Professional Profile

F. Michael Willis


Michael Willis first joined Hobbs Straus as a law clerk in 1997. After spending 2003-2004 as a democracy officer with the U.S. Agency for International Development in La Paz, Bolivia, Michael returned to Hobbs Straus in 2004 and became partner in 2006. Drawing from his work with indigenous communities and organizations in Bolivia — and nearly a decade of human rights work in Guatemala — Michael helped launch the Firm’s international indigenous rights practice area. Representing Americans for Indian Opportunity (AIO), Michael designed activities and drafted funding proposals to enable AIO to work with indigenous Bolivians. This strengthened their ability to promote inclusive, democratic processes for indigenous culture and identity.

Michael practices in the areas of tribal transportation, trust reform, and the federal-administrative process for tribal recognition. He has extensive experience in tribal risk management and the application of the Federal Tort Claims Act to Indian Self-Determination and Education Assistance Act agreements. He testified on that subject before the Senate Committee on Indian Affairs (July 2000), and published, with S. Bobo Dean, “Tort Liability under the Indian Self-Determination Act,” in the Oklahoma Supreme Court’s Sovereignty Symposium XIV (2001).

Michael was the primary drafter of the amicus curiae brief submitted by the Intertribal Transportation Association in the Wagnon v. Prairie of Potawatomi Nation, 546 U.S. 95 (2005) fuel tax case before the Supreme Court. In the trust reform area, Michael worked with the United South and Eastern Tribes to encourage a legislative settlement of the Cobell v. Norton, 240 F.3d 1081 (D.C. Cir. 2001) lawsuit and promote greater tribal involvement in and oversight of the government’s management of trust assets. He was the primary drafter of the first amicus curiae brief submitted by the National Congress of American Indians in the Cobell v. Norton litigation.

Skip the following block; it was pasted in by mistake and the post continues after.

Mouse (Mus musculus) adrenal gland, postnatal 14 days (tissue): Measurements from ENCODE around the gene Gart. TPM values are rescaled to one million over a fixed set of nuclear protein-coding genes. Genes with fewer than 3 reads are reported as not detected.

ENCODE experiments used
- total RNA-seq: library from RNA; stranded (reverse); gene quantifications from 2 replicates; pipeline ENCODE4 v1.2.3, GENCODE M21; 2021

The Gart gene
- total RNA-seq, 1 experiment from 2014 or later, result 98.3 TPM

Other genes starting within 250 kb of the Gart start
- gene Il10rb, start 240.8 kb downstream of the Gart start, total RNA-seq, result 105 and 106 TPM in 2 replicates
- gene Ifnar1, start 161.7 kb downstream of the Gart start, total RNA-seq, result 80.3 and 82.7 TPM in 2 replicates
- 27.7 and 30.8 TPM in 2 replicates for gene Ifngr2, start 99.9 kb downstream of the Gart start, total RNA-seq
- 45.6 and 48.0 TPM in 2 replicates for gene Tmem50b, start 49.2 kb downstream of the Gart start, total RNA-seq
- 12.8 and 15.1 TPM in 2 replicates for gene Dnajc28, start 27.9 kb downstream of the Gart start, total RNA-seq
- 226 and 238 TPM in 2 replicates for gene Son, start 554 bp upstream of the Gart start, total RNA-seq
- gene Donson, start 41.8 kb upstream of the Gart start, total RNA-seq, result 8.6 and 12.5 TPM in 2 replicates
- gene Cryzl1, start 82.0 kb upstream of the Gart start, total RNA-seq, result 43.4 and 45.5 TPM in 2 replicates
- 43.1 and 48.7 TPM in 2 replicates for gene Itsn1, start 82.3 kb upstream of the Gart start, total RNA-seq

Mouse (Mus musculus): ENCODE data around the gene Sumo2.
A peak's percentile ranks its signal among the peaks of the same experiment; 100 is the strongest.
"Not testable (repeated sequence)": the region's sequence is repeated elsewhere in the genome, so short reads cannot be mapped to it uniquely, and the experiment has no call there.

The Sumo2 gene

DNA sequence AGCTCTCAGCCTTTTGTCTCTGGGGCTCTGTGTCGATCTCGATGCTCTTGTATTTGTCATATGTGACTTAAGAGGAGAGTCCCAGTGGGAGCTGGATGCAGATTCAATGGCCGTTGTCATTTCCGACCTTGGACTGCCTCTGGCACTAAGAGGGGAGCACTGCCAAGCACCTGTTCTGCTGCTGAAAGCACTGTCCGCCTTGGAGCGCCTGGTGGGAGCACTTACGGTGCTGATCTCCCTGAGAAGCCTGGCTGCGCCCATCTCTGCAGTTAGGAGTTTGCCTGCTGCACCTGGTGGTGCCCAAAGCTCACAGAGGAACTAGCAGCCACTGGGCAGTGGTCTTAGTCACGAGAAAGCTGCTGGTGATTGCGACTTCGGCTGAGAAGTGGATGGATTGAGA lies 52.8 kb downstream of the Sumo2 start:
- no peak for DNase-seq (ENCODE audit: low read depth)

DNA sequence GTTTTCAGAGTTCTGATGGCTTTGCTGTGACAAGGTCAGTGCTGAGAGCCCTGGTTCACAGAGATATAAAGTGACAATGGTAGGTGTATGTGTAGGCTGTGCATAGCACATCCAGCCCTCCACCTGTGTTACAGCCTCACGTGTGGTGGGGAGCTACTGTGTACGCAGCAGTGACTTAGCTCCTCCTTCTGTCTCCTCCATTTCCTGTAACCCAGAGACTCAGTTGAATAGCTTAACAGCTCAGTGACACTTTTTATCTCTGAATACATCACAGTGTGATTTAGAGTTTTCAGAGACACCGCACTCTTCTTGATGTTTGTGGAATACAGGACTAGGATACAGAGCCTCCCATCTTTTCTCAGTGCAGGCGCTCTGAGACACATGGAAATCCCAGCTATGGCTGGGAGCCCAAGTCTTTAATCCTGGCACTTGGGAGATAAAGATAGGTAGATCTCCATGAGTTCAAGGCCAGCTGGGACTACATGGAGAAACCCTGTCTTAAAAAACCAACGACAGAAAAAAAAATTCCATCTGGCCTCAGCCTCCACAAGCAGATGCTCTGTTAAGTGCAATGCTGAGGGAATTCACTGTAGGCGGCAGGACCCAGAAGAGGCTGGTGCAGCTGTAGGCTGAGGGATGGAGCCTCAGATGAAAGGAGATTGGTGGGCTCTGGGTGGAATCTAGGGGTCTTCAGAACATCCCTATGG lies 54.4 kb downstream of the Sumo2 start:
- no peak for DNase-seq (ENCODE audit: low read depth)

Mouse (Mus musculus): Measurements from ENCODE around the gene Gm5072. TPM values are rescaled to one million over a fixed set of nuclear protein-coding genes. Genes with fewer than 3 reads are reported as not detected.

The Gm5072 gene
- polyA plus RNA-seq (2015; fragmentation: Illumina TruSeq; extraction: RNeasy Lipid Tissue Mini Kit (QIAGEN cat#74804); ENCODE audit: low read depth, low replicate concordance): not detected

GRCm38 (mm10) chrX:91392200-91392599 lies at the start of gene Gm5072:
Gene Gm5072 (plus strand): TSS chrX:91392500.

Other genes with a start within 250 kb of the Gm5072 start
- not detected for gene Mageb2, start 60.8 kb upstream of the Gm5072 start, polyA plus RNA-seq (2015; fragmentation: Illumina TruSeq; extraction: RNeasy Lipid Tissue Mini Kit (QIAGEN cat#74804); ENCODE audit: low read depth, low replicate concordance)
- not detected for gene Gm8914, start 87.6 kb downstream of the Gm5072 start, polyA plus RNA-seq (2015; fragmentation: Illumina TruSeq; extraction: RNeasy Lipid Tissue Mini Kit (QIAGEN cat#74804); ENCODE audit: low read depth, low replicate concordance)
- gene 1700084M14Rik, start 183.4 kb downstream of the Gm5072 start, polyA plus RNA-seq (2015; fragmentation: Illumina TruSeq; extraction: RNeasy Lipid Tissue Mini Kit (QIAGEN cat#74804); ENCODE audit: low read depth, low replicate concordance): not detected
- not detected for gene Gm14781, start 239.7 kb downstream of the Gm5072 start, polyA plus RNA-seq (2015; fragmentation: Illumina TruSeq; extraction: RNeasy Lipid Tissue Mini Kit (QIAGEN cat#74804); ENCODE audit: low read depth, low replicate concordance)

Michael along with Tim Seward authored, “Protecting and Preserving Indigenous Communities in the Americas,” Human Rights, publication of The American Bar Association (August 2006). He served as a moot court judge for American University’s Inter-American Human Rights Moot Court, and taught the human rights course, Economic, Social, and Cultural Rights, at American University’s Washington College of Law.

Michael is a musician whose 2003 CD was awarded a “Wammie” by the Washington Area Music Association for best urban-contemporary release.


Georgetown University Law Center, J.D., 1998
College of William & Mary, B.A. (with high honors), 1987

Bar Admissions

District of Columbia
U.S. Supreme Court
U.S. District Court for the District of Columbia

Practice Concentration:

Tribal Affairs
Self-Determination & Self-Governance
Programs & Services
International Indigenous Rights